Then, we make people who want CR happy, they can install it and it works
    after install ... and we make the people like Greg happy because he does
    not have to do anything to turn it off if he perceives the risk is too
    great to have it on.
    If updating is too much of a risk, don't update at all. He's going to
    get the one he suggested as a problem as soon as you do a real release
    anyway. I don't think he really identified a problem related to having
    the minor rev updates come before a new anaconda/iso is available.
    --
    This message has been scanned for viruses and
    dangerous content by MailScanner, and is
    believed to be clean.
  • Ljubomir Ljubojevic at Nov 22, 2011 at 3:56 pm

    Vreme: 11/22/2011 09:00 PM, Marko Bevc pi?e:
    Well my 5c...nothing beeing wrong with CR repo but does it not upstream
    provider(RH) deploys updates as they come? so if you put them as you
    compile them in the main Repo it would be the same? :) (maybe just chech
    the order...)
    2c -> 5c Inflation already? ;-)

    You probably haven't read the whole thread. They are discussing possible
    changes in ABI, API... that upstream performs at point releases 5.6,
    5.7, ... compared to Continuous Repo without expected breakage at
    point-release release time.

    You better pedal back 35+ messages and track down particular point of
    discussion before you respond, if you do not understand what I wrote
    just now.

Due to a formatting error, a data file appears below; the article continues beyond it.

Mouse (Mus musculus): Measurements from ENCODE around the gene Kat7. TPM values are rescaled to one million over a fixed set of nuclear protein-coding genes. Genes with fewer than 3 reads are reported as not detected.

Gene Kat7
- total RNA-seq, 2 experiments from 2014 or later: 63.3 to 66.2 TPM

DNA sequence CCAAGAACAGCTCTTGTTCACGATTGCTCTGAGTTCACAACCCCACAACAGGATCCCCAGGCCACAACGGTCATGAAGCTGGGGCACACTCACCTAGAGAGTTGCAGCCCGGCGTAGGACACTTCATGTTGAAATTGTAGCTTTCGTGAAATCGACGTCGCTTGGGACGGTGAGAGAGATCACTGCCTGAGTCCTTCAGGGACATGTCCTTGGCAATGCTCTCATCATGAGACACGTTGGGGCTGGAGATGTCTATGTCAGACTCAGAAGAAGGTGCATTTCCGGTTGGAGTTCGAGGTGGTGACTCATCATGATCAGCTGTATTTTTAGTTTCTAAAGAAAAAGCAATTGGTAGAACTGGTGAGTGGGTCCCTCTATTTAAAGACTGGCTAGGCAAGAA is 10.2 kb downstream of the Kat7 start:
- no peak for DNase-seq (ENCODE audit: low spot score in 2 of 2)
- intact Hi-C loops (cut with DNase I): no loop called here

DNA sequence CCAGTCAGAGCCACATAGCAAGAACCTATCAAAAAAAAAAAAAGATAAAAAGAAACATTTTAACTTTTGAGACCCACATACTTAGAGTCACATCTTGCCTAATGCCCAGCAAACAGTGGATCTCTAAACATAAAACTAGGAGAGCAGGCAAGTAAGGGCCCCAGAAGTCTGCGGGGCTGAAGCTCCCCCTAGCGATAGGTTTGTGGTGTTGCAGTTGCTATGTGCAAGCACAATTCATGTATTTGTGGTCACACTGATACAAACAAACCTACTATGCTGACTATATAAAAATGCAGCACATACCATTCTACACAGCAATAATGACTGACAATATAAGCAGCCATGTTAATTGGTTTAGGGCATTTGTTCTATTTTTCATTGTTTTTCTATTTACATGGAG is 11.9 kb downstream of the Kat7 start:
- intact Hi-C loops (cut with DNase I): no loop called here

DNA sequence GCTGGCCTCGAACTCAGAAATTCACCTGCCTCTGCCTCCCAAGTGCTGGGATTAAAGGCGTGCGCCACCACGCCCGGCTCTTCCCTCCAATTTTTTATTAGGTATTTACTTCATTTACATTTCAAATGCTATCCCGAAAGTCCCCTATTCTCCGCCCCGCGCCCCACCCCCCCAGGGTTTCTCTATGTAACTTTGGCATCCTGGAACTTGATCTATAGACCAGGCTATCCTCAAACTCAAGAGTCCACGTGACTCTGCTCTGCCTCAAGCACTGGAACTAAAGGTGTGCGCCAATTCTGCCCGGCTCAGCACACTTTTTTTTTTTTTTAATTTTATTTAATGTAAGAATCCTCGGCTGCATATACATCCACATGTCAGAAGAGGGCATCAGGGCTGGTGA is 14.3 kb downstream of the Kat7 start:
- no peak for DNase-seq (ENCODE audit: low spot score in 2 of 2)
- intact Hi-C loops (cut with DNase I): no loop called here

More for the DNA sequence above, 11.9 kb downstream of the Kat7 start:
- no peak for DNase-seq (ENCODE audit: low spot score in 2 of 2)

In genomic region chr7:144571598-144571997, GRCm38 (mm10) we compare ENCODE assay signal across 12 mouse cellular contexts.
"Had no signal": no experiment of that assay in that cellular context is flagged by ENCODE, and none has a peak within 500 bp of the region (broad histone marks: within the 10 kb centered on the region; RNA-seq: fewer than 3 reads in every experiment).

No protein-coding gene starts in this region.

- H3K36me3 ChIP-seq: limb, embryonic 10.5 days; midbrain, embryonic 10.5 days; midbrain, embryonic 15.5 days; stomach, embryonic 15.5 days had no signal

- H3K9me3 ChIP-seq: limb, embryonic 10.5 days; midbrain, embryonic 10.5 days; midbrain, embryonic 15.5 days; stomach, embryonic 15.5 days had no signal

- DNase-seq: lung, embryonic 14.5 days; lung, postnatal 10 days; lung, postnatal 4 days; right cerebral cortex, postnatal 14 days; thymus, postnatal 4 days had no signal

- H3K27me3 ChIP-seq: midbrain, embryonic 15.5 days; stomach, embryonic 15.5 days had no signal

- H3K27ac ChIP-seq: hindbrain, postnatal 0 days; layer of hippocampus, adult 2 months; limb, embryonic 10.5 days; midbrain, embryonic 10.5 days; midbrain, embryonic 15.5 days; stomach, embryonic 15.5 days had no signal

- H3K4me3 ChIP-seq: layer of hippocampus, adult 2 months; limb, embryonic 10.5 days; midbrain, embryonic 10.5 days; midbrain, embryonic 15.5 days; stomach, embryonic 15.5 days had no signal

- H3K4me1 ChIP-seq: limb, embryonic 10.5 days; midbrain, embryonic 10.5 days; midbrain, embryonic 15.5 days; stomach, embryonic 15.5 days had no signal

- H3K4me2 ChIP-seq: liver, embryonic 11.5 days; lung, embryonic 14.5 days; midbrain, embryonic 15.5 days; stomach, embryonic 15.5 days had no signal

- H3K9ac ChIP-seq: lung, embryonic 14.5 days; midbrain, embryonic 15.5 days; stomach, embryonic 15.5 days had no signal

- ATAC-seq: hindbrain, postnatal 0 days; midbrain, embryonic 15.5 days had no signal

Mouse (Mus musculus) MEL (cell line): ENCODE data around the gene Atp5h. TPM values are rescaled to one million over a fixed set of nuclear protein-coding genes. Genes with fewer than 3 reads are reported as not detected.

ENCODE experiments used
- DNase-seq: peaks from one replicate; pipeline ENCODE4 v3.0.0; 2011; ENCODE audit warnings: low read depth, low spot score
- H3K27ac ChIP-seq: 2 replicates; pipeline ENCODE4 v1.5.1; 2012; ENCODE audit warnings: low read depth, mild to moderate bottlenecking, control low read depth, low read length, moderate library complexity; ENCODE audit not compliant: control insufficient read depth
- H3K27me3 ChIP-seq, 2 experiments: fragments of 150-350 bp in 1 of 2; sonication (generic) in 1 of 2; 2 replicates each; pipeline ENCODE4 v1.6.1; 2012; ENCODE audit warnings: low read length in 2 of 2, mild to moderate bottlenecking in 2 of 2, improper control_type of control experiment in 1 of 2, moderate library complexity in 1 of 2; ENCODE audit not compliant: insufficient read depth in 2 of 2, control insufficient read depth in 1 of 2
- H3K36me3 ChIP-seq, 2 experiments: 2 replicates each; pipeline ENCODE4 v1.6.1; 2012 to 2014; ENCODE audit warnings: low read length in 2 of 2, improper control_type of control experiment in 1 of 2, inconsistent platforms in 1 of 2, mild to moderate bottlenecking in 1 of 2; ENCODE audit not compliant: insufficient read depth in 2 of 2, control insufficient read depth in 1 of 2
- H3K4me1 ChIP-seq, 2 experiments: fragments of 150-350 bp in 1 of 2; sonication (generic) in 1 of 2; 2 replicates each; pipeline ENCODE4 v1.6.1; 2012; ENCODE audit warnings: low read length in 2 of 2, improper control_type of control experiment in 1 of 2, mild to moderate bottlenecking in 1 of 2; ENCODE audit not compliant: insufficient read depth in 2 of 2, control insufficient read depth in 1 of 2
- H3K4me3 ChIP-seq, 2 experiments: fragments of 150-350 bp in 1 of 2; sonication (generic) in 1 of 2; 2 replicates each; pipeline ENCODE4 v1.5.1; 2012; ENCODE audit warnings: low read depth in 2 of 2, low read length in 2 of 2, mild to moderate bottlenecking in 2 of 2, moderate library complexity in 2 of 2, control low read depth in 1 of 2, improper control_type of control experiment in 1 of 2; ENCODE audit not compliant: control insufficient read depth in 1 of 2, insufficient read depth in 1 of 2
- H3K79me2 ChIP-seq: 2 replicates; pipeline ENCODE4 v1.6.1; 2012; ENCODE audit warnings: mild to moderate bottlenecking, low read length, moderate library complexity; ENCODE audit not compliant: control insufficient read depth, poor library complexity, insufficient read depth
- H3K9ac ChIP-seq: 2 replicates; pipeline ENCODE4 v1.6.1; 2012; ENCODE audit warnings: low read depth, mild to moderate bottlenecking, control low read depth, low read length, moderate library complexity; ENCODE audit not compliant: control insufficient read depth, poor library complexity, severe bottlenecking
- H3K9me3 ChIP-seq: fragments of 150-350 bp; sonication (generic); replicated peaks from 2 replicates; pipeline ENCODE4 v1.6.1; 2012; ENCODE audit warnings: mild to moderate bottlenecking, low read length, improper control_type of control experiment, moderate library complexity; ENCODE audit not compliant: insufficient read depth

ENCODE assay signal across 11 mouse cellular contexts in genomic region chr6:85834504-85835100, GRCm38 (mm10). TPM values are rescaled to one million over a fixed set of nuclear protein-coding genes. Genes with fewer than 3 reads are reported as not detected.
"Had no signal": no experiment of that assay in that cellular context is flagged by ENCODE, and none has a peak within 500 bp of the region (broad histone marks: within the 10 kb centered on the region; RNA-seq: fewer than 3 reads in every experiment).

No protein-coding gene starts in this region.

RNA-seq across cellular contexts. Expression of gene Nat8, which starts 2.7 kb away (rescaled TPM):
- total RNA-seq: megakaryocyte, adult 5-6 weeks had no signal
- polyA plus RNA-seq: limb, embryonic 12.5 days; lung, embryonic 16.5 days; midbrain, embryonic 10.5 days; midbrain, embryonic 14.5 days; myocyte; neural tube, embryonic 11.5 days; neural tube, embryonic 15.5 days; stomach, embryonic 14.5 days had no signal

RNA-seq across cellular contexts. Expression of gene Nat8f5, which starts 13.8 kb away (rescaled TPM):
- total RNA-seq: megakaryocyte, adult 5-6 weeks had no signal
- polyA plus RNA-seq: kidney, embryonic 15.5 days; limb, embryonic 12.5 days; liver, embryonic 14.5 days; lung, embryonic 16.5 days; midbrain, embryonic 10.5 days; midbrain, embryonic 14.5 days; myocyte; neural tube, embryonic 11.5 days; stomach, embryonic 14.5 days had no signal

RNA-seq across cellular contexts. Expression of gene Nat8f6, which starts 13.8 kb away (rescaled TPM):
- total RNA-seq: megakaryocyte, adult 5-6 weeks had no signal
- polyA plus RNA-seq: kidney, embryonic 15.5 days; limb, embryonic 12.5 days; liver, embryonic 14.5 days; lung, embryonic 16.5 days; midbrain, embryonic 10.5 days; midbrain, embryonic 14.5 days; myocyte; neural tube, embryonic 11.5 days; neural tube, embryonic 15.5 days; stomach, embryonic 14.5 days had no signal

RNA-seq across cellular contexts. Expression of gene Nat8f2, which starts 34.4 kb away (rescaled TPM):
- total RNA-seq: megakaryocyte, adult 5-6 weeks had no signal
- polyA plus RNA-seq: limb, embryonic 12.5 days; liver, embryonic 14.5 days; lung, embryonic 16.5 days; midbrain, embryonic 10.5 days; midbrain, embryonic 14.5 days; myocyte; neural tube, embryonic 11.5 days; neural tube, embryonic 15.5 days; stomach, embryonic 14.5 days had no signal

--

    Ljubomir Ljubojevic
    (Love is in the Air)
    PL Computers
    Serbia, Europe

    Google is the Mother, Google is the Father, and traceroute is your
    trusty Spiderman...
    StarOS, Mikrotik and CentOS/RHEL/Linux consultant
  • Marko Bevc at Nov 22, 2011 at 4:16 pm
    Sorry...must have missed all that mails :D Well as said before it is
    always your choice to run yum update - and that way we can preserve
    original procedure of RH distro ;)

    Regards,
    Marko
    On Tue, 22 Nov 2011, Ljubomir Ljubojevic wrote:

    Vreme: 11/22/2011 09:00 PM, Marko Bevc pi?e:
    Well my 5c...nothing beeing wrong with CR repo but does it not upstream
    provider(RH) deploys updates as they come? so if you put them as you
    compile them in the main Repo it would be the same? :) (maybe just chech
    the order...)
    2c -> 5c Inflation already? ;-)

    You probably haven't read the whole thread. They are discussing possible
    changes in ABI, API... that upstream performs at point releases 5.6,
    5.7, ... compared to Continuous Repo without expected breakage at
    point-release release time.

    You better pedal back 35+ messages and track down particular point of
    discussion before you respond, if you do not understand what I wrote
    just now.

    --
    This message has been scanned for viruses and
    dangerous content by MailScanner, and is
    believed to be clean.
  • Tom Sorensen at Nov 22, 2011 at 5:27 pm